We don't expect the GNWT to go as far as the government in Ontario does, annually posting the names and salaries of public sector employees earning $100,000 or more. The NWT is just a bit too small to carry out that practice comfortably, but taxpayers ought to know how much our government pays its senior bureaucrats.
Not only would be that accountable, it would let the private sector know how much it has to pay to keep the staff the GNWT keeps poaching.
Deh Cho Drum - Thursday, December 8, 2011
As far as I can tell, both from personal experience and observations, if there's anything teenagers like more than new technological gadgets and sleeping in, it's talking. When they aren't sleeping, teenagers seem to be in constant contact with other people whether through face-to-face conversations, telephones, texting, or social media sites like Facebook.
It's this seemingly imperative need of teenagers to be connected that has made the actions of approximately 26 Fort Providence high school students all the more impressive. Encouraged by one of their peers, this group of students chose to be silent for all of, or a portion of, Nov. 30.
The students were participating in the Vow of Silence, a fundraising and awareness-raising campaign by Free the Children designed to engage people to stand up for children whose human rights aren't being met. The students made vows to either refrain from talking, using e-mail or Facebook for as long as they wanted on Nov. 30.
Some chose one or two of the options while others took on all three. The duration of their vows varied but some tried to make it a full 24 hours.
This is some amazing stuff.
These teenagers took on this cause of their own volition. The event wasn't pressed on them by a teacher, although one did let Erin Nadli, the event's organizer, know about the Vow of Silence.
These students chose to stand in solidarity with children they've never met and likely never will. They wanted to make a difference for children who live in poverty, aren't receiving an education and are forced to work as child labourers.
The action of the students in Fort Providence show what youths are capable of and what they are willing to put aside when they feel drawn to a cause. This side of teenagers is not generally seen in their normal day-to-day lives.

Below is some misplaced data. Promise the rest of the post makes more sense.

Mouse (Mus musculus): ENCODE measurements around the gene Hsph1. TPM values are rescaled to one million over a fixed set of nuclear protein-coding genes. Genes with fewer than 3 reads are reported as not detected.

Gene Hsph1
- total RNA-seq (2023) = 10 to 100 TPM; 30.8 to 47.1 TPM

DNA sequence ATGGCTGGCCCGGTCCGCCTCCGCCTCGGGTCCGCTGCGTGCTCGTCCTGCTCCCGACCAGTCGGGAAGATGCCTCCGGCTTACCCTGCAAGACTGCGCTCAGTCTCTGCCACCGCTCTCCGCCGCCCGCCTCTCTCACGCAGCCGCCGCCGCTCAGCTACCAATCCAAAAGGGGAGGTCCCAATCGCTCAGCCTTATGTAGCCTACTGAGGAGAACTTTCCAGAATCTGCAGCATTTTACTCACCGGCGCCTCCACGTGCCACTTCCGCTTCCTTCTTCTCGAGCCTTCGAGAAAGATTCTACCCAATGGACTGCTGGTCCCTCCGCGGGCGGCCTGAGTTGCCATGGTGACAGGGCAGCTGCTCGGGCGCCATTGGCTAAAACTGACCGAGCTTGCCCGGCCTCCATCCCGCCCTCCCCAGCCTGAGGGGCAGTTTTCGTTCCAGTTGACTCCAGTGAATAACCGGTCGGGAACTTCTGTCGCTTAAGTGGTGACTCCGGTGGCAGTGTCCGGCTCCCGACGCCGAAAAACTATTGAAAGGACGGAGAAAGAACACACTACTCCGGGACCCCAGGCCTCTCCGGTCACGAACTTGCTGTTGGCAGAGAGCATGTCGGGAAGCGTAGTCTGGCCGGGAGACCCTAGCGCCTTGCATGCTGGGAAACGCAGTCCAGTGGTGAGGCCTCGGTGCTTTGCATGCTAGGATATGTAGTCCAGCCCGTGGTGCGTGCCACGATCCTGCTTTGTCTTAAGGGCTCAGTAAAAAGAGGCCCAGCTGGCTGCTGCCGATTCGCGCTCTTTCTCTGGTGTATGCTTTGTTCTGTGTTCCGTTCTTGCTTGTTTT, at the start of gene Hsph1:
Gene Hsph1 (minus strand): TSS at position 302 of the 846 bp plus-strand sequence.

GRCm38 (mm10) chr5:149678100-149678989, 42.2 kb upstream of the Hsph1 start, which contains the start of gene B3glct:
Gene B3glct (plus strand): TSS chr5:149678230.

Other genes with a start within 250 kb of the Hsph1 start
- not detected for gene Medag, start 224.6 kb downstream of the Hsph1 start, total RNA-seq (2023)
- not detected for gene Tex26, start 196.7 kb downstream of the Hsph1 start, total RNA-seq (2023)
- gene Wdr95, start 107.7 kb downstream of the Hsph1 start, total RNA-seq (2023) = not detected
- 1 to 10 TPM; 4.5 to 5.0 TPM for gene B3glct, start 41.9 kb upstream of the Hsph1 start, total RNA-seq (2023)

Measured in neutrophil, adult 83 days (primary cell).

Residents of Fort Providence should feel proud of the stand the students took and encourage them to pursue, in more in depth ways, issues that matter to them. If students who normally can't go even a few hours without checking Facebook can put it aside for 24 hours imagine what they could do if really motivated and given the tools to help tackle an issue.
Through their silence, students at Deh Gah School helped draw attention to the lack of human rights that some children face, and by using their voices and talents these same students may be able to inspire changes for those same children if they choose. Teenagers contain a lot of latent potential and, if motivated, can accomplish amazing things.
Help the children by casting a vote
Inuvik Drum - Thursday, December 8, 2011
The Town of Inuvik will give a rather sizeable investment – $2.3 million – to the early childhood development centre and there are a number of questions that go along with that money. In terms of accountability, one wants to make sure this is a sound financial investment and not just riding the wave of public support for the building.
However, as some meeting attendees mentioned, it's hard to question and criticize anything that benefits children. No one is questioning the building or the project; it's fairly obvious this building needs to be built to provide a permanent location for early childhood education. One of the best things about the Children's First Centre is that it will provide preschool and daycare for nearly all groups in the community – Aboriginal Headstart, the Inuvik Child Development Centre, Totspot Daycare and the Inuvik Preschool will all have a permanent home.